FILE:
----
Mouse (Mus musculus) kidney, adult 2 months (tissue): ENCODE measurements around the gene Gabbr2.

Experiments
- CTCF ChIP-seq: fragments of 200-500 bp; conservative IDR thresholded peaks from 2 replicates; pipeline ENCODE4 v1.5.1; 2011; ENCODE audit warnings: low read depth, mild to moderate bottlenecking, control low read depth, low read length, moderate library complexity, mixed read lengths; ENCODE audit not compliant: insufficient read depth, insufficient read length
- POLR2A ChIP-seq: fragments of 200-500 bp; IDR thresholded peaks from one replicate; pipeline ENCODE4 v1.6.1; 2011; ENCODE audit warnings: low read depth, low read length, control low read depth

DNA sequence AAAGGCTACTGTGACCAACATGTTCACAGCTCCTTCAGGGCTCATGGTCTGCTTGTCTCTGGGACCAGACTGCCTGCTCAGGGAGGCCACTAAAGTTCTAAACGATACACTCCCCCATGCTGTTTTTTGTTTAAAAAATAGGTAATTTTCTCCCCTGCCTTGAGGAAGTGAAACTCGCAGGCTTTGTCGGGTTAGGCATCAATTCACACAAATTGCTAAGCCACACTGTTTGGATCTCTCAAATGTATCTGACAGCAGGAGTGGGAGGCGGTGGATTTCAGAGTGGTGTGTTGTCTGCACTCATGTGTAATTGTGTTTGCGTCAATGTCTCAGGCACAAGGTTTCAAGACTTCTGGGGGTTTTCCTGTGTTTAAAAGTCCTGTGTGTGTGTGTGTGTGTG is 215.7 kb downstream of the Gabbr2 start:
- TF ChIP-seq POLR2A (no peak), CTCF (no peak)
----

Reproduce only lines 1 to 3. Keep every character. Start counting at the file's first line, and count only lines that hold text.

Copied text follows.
Mouse (Mus musculus) kidney, adult 2 months (tissue): ENCODE measurements around the gene Gabbr2.

Experiments
- CTCF ChIP-seq: fragments of 200-500 bp; conservative IDR thresholded peaks from 2 replicates; pipeline ENCODE4 v1.5.1; 2011; ENCODE audit warnings: low read depth, mild to moderate bottlenecking, control low read depth, low read length, moderate library complexity, mixed read lengths; ENCODE audit not compliant: insufficient read depth, insufficient read length